text-align center               // revert to above

Opening stage directions.

s.d.’s directly contained by scene or speech (i.e., not inline)

> .sd
.speech > .sd
	> .text
		display inline-block
		background #444
		font-weight 200
		color white
		border-radius 3px

		> a
			color white                     // beats path-based defaults
			font-weight normal // most editions use small caps, this looks better

3 speeches

4 speech prefixes

	float left
	font-style normal               // beat "i" default, which is mainly for non-stylesheet viewing
	letter-spacing -.04em
	margin-right .5em
	margin-bottom .2em

	color inherit            // beat link default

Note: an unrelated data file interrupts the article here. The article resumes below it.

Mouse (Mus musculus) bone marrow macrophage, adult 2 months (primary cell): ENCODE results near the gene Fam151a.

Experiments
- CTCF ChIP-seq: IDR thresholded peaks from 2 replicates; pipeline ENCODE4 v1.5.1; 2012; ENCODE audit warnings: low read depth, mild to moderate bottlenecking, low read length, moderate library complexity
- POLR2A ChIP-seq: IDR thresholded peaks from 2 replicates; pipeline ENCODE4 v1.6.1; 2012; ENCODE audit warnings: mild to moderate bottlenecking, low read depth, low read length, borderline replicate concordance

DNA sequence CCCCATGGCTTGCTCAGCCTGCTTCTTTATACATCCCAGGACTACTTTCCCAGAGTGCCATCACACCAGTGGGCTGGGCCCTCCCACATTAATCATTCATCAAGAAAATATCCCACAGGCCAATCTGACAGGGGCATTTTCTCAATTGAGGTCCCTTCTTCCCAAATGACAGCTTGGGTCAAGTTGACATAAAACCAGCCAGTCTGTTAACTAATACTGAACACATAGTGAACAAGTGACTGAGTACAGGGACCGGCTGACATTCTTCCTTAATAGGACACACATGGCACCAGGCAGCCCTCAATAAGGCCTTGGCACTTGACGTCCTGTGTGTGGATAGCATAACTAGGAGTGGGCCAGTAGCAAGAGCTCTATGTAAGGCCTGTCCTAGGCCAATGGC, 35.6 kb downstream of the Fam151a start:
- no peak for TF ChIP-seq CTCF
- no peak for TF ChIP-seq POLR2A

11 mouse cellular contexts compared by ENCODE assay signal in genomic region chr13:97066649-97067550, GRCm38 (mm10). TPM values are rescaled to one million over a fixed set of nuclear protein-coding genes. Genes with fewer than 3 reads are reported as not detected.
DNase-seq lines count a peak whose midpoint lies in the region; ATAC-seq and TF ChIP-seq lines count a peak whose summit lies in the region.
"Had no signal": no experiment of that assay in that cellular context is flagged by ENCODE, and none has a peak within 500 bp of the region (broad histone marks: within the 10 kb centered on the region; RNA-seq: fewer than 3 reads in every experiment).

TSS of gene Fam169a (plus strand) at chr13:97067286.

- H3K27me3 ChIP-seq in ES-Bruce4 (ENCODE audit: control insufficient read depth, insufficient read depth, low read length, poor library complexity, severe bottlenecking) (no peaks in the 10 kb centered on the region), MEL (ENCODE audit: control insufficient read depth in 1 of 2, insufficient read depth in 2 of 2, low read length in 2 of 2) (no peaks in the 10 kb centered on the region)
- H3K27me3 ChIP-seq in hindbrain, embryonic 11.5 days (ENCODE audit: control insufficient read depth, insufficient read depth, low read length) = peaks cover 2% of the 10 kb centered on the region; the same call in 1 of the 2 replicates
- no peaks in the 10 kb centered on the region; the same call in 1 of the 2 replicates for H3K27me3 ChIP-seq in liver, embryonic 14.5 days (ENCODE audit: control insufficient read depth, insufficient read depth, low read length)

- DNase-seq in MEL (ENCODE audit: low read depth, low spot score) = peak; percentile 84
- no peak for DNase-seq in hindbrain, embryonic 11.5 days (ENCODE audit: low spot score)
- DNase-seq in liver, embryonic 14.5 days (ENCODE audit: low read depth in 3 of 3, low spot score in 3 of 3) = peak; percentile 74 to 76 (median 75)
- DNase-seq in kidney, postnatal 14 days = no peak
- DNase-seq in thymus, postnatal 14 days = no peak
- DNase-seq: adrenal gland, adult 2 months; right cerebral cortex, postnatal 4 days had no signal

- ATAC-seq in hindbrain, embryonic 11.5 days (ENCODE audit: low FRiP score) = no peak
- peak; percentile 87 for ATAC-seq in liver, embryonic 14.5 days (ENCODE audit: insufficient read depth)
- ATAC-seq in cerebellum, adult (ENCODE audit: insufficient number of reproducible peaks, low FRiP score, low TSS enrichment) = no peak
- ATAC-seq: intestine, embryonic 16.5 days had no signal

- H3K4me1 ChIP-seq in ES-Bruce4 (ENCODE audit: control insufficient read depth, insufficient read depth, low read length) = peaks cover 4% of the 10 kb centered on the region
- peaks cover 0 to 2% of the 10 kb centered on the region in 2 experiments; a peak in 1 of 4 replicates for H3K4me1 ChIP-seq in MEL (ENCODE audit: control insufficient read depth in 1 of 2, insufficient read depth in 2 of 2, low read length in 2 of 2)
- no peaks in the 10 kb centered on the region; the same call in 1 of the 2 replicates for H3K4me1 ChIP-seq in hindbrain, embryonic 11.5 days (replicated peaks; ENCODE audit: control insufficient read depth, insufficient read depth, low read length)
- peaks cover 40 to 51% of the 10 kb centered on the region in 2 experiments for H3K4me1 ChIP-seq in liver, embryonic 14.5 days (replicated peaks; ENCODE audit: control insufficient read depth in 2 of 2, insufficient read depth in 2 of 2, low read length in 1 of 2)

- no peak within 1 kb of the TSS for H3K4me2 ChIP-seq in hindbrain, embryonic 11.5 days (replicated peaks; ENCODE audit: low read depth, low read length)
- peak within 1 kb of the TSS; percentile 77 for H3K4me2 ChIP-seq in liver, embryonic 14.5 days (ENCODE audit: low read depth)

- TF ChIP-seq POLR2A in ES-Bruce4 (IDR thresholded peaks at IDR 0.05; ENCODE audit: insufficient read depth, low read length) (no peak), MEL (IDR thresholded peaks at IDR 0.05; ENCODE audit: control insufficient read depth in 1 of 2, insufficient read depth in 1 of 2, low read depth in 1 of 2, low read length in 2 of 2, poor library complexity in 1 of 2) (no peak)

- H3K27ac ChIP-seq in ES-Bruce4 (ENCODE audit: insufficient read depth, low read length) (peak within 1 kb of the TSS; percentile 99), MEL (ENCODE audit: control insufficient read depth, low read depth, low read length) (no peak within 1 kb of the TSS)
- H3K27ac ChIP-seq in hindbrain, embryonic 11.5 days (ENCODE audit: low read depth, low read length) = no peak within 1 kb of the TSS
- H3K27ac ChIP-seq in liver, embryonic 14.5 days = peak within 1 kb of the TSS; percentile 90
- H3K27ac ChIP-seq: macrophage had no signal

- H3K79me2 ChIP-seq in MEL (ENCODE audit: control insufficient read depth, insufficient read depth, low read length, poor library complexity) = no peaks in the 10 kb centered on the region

display inline-block // prevents massive repaints from hover background
	// Except that s.p.'s are not links now, so
		cursor inherit

5 roadmap

5.1 TODO support inline formatting

This is for semi-semantic markup—mostly italicization of foreign words. The schema should specify the allowed formatting.

e.g., <i>passado</i> in Rom 3.1.

or, <i>Mi perdonado</i> and <i>Basta</i>, etc in Shr 1.1

Ham 2.1, Videlicet

1H4 2.4 ecce signum

et cetera

5.2 TODO format verse snatches

This is basically a special case of block formatting.

See what the Riverside does, but there are many places where people speak other, usually shorter verse forms, such as the “tree” scene in AYL; Hamlet does this in several places, as do many others. Demarking these would make them more readable.

Of course, they need to be identified first, which is outside of this scope. It’s a judgement call in many cases when this applies. I started adding VERSE in comments, but I’d need some way to collect them generally (at least roughly). Maybe detect a sequence of short lines in the same speech.